For Peruvians anticuchos have become an iconic symbol of Peru's diverse culture and heritage that will no doubt continue to live on for many years to come. In Lima alone there are many places where a person on a hunger quest can find some of best anticuchos in the city...but that's for another article!
For those that are interest in preparing this wonderful dish I have included a receipe as well as some other websites which also have the receipe.
Here is also a very interesting video of Peru's very own famous chef Gastón Acurio as he hits the streets of Lima on his very own tv show. This video documents the cities best anticucho stands. Unfortunately it's in Spanish and there doesn't seem to be a translation. I would still recommend watching it though to get an idea of what anticucho stalls in Peru look like.
http://www.spiceworlds.com/anticucho.html - This website has the recipe but also sells the anticucho marinade already pre-packaged for those who would rather skip all the busy work.
Another website that sells the marinade already jarred called La Bodega Peruana.com has it for sell HERE
THE FOLLOWING RECIPE WAS TAKE FROM THE WEBSITE: RECIPE ZAAR - LINK HERE
SERVES 10 -12 , 30 -40 skewers
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- 2 1/2 lbs of fresh beef heart, thinly sliced and cut into squares of about 2 inches long
- 1 cup red wine vinegar
- 4 tablespoons ground cumin
- 1 teaspoon ground pepper
- 1 teaspoon salt (or to taste)
- 5 big fresh garlic cloves
- 2 tablespoons of finely minced fresh parsley
- 2 tablespoons of finely minced fresh cilantro
- 4 dried chilies
- 1 1/2 cups oil
- 10-12 ears corn on the cob, cooked (save some of the husk)
- 10-12 boiled potatoes, peeled
- Place the pieces of heart in a glass or ceramic tray.
- Previously, soak the chiles in hot water until they are soft, devein and take the seeds off. If you want you can keep some of the seeds to make it spicier. In Peru we use aji panca, but this works well too.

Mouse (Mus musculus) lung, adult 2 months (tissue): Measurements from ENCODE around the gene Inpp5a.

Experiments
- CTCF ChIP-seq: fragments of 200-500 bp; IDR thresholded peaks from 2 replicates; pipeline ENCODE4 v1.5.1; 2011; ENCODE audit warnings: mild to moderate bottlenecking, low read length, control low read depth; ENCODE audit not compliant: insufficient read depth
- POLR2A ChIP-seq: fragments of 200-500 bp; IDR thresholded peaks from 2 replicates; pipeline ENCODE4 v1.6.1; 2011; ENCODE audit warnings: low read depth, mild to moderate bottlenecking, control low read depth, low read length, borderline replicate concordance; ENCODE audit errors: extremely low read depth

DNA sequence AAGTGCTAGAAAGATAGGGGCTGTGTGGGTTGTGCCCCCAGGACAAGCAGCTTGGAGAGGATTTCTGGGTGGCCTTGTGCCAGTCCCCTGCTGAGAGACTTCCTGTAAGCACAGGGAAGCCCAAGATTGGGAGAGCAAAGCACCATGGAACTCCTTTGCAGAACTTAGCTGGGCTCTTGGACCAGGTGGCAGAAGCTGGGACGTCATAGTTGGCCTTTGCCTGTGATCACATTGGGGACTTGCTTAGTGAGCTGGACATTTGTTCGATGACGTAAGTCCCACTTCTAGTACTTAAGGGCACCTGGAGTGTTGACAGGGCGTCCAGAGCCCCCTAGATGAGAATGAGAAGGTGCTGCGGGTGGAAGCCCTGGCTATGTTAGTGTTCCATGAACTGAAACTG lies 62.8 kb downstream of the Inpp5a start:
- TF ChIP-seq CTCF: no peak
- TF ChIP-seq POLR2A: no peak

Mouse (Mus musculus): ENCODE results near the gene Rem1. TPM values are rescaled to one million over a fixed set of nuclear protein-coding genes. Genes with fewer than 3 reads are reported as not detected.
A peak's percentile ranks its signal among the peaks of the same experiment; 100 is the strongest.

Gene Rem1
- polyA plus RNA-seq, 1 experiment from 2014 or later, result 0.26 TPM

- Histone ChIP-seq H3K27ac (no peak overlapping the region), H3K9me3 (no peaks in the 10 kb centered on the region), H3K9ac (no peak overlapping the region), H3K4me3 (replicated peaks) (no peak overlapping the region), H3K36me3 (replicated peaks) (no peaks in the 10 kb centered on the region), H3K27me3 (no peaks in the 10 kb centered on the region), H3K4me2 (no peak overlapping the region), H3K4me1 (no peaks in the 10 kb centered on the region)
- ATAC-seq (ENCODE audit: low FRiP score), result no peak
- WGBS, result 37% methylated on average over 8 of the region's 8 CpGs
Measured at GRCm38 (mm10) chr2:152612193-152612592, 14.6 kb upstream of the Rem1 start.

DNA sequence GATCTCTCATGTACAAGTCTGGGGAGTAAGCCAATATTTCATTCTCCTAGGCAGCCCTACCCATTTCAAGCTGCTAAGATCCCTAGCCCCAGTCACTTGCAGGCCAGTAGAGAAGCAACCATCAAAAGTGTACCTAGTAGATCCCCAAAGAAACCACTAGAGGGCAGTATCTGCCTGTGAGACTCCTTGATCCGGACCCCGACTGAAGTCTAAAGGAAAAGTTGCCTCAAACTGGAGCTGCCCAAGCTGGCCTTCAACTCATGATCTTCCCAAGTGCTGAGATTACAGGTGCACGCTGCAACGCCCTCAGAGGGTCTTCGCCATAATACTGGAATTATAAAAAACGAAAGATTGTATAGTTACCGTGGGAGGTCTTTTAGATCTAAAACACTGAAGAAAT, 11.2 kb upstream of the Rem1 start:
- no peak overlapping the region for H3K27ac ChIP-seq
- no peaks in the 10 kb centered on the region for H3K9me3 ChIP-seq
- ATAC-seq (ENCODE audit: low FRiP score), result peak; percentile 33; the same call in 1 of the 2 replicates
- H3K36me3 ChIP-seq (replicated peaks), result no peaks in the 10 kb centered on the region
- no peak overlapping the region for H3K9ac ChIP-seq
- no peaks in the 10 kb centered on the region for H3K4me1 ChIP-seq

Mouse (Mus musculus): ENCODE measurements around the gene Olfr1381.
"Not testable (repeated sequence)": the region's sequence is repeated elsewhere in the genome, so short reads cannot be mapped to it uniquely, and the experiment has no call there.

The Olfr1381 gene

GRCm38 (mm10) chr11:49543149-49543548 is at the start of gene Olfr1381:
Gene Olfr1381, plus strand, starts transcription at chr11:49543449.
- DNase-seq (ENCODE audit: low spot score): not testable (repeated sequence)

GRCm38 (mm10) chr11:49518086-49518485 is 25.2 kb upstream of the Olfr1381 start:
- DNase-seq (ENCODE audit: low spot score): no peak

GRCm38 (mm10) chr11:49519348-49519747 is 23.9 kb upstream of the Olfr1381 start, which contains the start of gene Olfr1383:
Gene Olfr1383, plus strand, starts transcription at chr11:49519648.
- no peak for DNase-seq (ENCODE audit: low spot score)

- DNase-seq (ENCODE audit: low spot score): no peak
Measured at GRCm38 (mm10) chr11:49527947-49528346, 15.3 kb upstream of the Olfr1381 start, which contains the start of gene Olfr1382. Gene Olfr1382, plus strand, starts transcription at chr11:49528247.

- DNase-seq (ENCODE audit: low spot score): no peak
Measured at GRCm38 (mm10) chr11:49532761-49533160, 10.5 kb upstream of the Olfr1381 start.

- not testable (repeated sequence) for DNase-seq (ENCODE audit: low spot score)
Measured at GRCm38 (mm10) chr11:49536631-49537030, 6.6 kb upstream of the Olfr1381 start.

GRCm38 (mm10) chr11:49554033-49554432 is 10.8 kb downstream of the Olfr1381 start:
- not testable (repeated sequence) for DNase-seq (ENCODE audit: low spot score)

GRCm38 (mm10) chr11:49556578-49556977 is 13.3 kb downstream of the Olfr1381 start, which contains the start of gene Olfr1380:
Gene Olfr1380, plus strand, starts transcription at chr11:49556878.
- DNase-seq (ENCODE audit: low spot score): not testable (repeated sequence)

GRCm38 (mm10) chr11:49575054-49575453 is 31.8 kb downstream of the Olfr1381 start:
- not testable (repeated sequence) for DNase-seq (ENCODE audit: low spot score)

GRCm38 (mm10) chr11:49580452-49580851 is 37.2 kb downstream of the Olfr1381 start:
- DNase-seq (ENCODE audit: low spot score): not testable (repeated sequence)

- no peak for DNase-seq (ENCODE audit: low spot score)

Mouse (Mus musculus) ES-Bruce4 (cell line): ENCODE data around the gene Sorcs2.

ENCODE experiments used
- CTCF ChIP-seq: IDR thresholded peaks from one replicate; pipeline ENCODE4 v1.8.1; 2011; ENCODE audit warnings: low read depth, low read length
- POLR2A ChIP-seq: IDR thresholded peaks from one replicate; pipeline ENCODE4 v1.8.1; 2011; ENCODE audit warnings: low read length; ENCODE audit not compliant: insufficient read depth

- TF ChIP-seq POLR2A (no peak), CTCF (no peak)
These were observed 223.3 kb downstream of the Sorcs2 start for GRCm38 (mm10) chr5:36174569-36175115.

- Blend the vinegar, garlic, aji panca (or dried chile), and all other ingredients with 1/2 cup of the oil until you have a soft paste.
- Pour it on the pieces of heart and distribute evenly so all pieces are well covered and can absorb the marinade. Cover and let sit in the refrigerator for about 30 minutes. Do not let them marinade for too long or they will dry out because of the vinegar.
- In the meantime, place thick bamboo skewers to soak in water so they don't burn when they go on the grill.
- Use a charcoal grill and make sure the coals are very hot before you start.
- Stick three or four pieces of heart in each skewer, so that the meat lays flat.
- Save the rest of the marinade in a cup or small bowl and add the rest of the oil to it, mixing well. This will be used for basting the anticuchos on the grill.
- Tie some pieces of fresh corn husk with a string made out of some more husk and shred them half the way to make a kind of brush and use it for basting. (You can use dry husk too but you need to soak it for a while in warm water to make it flexible and then pat it dry before you use it).
- When the coals are ready and the grill is hot place the anticuchos flat on the grill and baste them generously with the leftover marinade and oil mix.
- This will drip and cause the coals to flame, make sure it flames over because this is what gives the anticuchos their distinctive flavor.
- Let anticuchos cook for about 1 minute and a half on each side. DO NOT OVERCOOK! They will dry out and become tough. Medium or medium well is fine. Turn them over continuously and keep basting and flaming until they are done.
- Hold two or three at a time to turn them over quickly.
- At the same time, place the pieces of corn and potatoes on a corner of the grill, baste them with the same marinade and allow them to be flamed too.
- Serve three skewers in each plate, accompanied by one piece of corn and one potato. You can also cut the potatoes in half (across not length wise) and stick a piece at the end of each skewer.
- Serve hot, right out of the grill, don't let it get cold! ENJOY! :P.
- What takes the longest time is to slice and cut the heart in squares and stick the pieces on the skewers; as you get practice doing this it will be faster, allow yourself some more time of preparation the first couple of times.
- You can also use regular beef, chicken, fish, prawns, or lamb to make anticuchos, but the original and traditional recipe calls for cow heart. Hope you like it! :).